Thursday, April 12, 2007
my seeds grow with his seeds:
Don't miss Laura Rozen's piece in MoJo about Kurdistan's emergence as a gateway of for-profit regional gamesmanship.
Plenty of non-Kurds would like to help—and make a little profit along the way. According to lobbying records, the high powered, White House-connected lobbying firm, Barbour Griffith & Rogers, LLC has earned $800,000 promoting the Kurdistan Regional Government’s interests since 2004; before hiring the firm, two U.S. sources say, Michaels had approached Jack Abramoff about representing the Kurds, but the discussions never went beyond the initial stages.

Russell Wilson, a former senior professional staffer for the House international relations committee who helped advise the Kurds on Washington representation and who was formerly listed as a non equity officer in Interop, notes that Kurdistan has many of the things the rest of Iraq lacks: “It’s safe, secure, it’s geographically rich”—features include plenty of unexplored potential oil and natural gas reserves—”and the people are extremely nice.” Wilson says it was he who recommended in the spring of 2004 that the Kurds hire Ed Rogers, a former political director in the Bush I White House, of Barbour Griffith & Rogers as their Washington lobbyist.

--Spencer Ackerman
Re: the Iraq war in general

(also see this post)

Ever since the months prior to the 2003 invasion of Iraq, there have been a few reports in the newspapers that the Central Intelligence Agency was casting aspersions on the intelligence the White House was relying on to justify the war. The CIA has never given a position on whether the war is needed or justified or said that Bush is wrong to go to war. But doesn't it seem much more likely that the CIA is an extremely right wing organization than a left wing one? After all, even if the people working for them and at least a lot of the leadership really wanted a war for their own reasons, there are a lot of reasons for them to not want to tie their credibility to what they know is faulty information. They and their personnel, present and former, could use other means of promoting the Iraq war, and still be motivated to make the statements in the media. If the CIA got behind faulty information, they would have to make a choice between whether they would be involved in scamming the American people and the world once the military had invaded Iraq and no weapons were found- so: 1) Imagine the incredible difficulties involved in pulling off a hoax that weapons of mass destruction were found in Iraq. Imagine all the people you would have to be able to show the weapons to- the inspectors from the UN / the international community, the American press, statesmen, etc. Then imagine the difficulties of substantiating that story to people who would examine it- the lack of witnesses to a production plant that made the weapons or to transportation operations or storage of the weapons during Hussein's regime of them. 2) If the story fell apart upon inspection or the CIA tried not to hoax it at all, imagine the loss of credibility they would suffer. The CIA, it is safe to bet, does not want to be known to the American people as a group that lies to them to send them to war. Even within the CIA there could be disagreement among people about how involved they should be in promoting the war or the neo-con agenda more broadly, so the CIA would have to worry about lying to and managing its own people after trying so hard to get them to trust their superiors in the agency, and perhaps there simply might be too many people in the agency who knew enough about what was going on in Iraq to know if someone was deceiving people to promote this war.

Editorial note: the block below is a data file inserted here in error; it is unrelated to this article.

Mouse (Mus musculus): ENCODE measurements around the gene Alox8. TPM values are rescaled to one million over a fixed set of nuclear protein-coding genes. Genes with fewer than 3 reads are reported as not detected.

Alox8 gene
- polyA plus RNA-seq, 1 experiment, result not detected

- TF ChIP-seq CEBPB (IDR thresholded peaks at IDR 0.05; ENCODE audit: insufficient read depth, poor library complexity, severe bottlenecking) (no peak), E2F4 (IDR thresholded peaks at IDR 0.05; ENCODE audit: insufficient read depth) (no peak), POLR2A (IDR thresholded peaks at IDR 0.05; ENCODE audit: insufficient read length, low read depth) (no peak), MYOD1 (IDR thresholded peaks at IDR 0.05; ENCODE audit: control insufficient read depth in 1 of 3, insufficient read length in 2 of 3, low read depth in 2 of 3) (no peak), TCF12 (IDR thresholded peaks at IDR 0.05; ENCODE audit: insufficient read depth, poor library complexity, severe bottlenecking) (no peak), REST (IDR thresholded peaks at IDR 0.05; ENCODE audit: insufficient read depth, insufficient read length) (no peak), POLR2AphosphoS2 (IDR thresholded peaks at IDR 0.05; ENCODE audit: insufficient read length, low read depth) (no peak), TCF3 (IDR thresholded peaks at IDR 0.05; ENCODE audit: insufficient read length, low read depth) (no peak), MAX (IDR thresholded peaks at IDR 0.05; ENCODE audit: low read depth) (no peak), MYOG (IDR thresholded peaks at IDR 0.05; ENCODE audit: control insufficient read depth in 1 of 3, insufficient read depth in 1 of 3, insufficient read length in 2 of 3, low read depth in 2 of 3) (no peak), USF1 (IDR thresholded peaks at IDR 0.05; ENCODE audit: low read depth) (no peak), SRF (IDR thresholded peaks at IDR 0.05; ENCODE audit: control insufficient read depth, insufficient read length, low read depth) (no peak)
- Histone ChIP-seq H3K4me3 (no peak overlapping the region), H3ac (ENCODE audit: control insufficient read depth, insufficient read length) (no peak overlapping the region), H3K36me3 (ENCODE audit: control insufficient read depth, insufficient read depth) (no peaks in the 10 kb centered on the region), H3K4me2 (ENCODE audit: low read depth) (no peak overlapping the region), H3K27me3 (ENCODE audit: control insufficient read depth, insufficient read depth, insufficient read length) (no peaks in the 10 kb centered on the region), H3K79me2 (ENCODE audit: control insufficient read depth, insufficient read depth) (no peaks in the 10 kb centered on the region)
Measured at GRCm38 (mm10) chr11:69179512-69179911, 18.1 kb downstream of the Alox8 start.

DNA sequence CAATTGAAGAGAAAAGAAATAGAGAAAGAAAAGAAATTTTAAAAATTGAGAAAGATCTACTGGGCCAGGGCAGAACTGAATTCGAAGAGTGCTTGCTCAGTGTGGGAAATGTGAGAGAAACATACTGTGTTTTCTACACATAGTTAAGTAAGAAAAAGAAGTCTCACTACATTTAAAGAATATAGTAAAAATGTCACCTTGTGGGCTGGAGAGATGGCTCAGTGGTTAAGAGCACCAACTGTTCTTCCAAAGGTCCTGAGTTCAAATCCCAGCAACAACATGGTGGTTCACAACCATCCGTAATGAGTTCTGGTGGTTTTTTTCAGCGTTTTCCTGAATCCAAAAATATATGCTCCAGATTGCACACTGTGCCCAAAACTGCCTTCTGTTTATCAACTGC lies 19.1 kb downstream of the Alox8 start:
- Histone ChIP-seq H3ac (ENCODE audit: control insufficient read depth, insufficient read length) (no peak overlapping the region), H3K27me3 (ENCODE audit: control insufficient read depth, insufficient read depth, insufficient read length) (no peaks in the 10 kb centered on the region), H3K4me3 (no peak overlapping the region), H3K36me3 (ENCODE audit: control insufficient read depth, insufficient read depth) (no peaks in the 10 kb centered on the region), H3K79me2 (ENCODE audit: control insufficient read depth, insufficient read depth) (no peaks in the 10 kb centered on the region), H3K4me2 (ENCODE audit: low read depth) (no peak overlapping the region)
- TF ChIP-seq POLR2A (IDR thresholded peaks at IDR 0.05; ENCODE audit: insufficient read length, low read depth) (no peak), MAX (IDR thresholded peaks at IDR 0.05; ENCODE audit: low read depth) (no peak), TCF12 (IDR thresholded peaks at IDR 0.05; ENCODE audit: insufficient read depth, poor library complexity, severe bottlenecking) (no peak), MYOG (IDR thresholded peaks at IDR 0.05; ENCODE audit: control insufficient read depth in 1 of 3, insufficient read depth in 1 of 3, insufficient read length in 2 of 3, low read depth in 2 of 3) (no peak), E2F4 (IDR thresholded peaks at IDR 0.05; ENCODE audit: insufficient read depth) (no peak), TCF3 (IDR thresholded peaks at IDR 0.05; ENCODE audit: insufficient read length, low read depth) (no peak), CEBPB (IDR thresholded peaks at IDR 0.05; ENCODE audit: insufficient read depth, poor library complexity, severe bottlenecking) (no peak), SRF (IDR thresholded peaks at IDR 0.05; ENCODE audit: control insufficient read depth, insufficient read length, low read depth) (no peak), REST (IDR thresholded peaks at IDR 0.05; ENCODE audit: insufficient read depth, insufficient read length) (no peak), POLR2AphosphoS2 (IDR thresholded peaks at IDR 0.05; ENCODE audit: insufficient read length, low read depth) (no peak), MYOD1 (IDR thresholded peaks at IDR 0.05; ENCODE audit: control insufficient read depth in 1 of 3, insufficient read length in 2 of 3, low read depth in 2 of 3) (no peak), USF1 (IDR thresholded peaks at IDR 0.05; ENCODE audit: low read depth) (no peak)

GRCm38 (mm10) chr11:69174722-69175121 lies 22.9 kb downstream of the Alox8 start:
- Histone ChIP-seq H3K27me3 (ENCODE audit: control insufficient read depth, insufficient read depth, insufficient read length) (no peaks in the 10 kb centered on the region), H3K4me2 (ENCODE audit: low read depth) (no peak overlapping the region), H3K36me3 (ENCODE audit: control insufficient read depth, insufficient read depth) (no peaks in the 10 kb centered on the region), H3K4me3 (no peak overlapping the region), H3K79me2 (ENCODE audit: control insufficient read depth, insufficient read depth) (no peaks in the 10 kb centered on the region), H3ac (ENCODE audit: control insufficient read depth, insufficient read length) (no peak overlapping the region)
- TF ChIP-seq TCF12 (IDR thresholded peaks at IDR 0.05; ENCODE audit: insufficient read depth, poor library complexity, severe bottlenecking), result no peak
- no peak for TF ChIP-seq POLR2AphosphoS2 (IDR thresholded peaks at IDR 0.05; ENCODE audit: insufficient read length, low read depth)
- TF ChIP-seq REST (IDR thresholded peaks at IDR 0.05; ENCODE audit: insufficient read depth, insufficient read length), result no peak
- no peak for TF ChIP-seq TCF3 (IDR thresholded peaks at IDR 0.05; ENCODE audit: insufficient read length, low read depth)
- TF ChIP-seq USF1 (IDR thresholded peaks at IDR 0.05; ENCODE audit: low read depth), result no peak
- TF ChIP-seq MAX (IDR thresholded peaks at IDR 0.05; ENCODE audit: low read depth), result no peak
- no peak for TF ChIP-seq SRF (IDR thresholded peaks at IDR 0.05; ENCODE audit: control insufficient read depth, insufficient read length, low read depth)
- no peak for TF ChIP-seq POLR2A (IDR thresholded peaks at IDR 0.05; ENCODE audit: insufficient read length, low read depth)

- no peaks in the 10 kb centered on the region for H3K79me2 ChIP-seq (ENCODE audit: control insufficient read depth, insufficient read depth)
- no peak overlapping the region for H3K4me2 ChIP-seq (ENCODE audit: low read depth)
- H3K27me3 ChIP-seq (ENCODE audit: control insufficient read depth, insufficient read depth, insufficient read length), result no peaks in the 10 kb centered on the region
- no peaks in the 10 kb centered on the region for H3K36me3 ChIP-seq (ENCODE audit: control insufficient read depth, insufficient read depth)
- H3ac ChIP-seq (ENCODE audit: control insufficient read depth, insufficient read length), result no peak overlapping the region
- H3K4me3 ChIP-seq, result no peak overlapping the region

So there is a lot of reason to be cautious against being seen as endorsing what they knew was false intelligence even if they were very strong supporters of going to war.
Blogger Swan | 10:51 AM